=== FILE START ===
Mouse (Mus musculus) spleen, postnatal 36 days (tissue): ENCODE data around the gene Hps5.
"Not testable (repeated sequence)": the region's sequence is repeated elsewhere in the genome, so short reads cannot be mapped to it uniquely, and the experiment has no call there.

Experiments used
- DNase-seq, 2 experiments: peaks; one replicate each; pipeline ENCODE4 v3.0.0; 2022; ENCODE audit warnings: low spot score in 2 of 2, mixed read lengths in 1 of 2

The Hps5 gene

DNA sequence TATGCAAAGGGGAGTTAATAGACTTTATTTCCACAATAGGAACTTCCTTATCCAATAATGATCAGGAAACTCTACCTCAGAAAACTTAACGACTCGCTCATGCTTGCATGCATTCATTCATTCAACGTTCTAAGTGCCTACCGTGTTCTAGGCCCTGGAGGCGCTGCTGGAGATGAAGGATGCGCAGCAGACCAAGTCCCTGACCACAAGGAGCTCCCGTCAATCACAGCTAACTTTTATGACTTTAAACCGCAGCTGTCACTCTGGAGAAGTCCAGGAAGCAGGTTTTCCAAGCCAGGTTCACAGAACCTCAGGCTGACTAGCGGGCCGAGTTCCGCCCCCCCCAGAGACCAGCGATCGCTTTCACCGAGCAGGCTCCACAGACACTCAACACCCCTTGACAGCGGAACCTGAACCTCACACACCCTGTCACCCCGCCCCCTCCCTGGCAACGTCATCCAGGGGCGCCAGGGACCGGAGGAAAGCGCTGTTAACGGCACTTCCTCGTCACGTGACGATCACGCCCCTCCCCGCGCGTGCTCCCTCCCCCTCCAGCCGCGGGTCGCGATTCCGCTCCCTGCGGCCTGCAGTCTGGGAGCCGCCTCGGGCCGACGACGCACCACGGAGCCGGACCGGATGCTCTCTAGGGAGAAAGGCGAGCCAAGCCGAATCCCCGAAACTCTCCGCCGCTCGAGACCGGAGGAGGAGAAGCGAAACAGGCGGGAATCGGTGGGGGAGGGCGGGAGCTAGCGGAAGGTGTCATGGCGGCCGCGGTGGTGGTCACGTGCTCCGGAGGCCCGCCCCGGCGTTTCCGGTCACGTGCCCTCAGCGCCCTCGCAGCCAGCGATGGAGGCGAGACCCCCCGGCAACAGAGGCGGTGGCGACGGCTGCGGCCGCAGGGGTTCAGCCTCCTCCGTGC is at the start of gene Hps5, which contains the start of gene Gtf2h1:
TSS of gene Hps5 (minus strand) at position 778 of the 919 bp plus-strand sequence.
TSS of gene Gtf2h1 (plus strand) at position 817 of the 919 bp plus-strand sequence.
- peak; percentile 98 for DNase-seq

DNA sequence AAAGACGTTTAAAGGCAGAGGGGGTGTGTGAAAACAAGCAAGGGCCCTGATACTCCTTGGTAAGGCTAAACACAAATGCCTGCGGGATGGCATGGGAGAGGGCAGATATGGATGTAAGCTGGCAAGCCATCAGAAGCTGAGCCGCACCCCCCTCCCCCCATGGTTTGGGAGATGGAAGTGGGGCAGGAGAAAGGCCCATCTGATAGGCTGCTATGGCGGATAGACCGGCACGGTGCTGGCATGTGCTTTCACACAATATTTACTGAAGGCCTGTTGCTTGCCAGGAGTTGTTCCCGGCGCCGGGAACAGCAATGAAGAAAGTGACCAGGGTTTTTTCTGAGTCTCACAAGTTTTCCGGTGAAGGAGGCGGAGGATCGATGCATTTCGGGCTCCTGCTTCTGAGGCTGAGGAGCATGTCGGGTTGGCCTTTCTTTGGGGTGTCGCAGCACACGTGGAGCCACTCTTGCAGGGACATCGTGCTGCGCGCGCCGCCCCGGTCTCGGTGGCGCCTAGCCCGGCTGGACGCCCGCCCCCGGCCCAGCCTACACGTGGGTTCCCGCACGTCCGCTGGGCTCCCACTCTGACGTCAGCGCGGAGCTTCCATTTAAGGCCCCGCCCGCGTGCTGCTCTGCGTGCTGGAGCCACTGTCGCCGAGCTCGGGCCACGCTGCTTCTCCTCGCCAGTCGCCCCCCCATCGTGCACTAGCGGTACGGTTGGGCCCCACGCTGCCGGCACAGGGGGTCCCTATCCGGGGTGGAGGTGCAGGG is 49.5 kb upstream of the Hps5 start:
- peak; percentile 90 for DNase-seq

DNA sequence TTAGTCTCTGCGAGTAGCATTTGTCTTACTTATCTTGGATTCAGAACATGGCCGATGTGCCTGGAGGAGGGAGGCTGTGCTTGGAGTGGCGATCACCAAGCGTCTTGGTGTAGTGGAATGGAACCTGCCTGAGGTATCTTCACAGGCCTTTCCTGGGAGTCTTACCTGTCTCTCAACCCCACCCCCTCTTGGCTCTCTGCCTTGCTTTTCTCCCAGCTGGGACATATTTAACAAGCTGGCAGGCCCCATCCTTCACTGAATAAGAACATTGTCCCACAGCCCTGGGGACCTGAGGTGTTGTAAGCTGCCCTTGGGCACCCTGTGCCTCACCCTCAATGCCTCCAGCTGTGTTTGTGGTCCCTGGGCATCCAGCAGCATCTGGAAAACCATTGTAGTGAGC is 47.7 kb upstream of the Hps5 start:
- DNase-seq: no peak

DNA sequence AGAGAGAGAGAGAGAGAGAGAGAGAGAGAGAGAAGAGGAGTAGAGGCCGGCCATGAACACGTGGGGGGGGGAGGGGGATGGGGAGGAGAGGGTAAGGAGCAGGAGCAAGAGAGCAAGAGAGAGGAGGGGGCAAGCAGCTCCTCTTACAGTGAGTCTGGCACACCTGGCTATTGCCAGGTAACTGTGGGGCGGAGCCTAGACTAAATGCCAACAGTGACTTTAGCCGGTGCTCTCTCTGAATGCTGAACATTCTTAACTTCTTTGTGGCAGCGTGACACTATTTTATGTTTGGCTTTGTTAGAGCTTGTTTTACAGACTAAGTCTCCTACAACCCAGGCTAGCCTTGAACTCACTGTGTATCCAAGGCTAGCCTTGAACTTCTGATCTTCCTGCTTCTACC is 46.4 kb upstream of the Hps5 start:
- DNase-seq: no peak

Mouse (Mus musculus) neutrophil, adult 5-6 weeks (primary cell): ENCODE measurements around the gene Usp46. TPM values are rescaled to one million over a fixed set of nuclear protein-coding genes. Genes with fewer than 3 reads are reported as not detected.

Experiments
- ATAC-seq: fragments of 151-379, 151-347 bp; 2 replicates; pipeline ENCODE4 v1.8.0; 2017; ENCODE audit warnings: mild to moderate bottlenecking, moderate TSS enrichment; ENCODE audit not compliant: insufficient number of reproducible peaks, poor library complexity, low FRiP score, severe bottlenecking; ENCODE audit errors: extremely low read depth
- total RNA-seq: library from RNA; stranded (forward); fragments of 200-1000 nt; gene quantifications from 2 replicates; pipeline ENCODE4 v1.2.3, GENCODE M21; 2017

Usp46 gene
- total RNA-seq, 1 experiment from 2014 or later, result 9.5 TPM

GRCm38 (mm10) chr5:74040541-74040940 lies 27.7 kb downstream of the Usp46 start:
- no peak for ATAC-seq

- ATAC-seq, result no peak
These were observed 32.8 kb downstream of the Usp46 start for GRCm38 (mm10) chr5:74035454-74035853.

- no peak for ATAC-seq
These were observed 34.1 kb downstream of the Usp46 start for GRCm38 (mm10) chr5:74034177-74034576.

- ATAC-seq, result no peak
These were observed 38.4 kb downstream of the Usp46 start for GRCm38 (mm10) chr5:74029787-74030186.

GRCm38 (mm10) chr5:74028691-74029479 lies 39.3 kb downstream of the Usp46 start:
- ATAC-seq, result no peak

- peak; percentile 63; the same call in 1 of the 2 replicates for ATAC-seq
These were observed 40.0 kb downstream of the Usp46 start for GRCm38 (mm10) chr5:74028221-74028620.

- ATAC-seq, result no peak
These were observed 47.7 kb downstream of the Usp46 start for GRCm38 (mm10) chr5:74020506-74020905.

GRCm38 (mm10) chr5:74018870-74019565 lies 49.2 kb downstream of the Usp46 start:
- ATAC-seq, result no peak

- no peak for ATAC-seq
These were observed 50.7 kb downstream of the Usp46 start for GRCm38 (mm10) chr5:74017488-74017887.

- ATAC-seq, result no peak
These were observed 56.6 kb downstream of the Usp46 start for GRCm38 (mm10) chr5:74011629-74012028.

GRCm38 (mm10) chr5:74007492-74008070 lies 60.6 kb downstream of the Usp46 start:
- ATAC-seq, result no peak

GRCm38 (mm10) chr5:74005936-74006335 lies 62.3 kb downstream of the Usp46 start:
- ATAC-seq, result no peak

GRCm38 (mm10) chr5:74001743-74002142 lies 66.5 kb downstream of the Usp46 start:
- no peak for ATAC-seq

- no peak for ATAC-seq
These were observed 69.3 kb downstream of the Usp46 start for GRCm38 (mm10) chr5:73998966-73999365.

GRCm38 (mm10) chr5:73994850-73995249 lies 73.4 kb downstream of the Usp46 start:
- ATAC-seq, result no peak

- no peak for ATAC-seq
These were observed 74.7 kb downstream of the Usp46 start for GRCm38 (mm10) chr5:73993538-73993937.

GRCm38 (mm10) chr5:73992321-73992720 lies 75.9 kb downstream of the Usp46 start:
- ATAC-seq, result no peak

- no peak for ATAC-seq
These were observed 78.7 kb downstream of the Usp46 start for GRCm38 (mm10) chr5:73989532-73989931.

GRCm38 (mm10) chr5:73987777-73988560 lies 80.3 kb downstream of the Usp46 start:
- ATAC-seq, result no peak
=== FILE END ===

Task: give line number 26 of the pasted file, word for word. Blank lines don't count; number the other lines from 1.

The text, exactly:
- no peak for ATAC-seq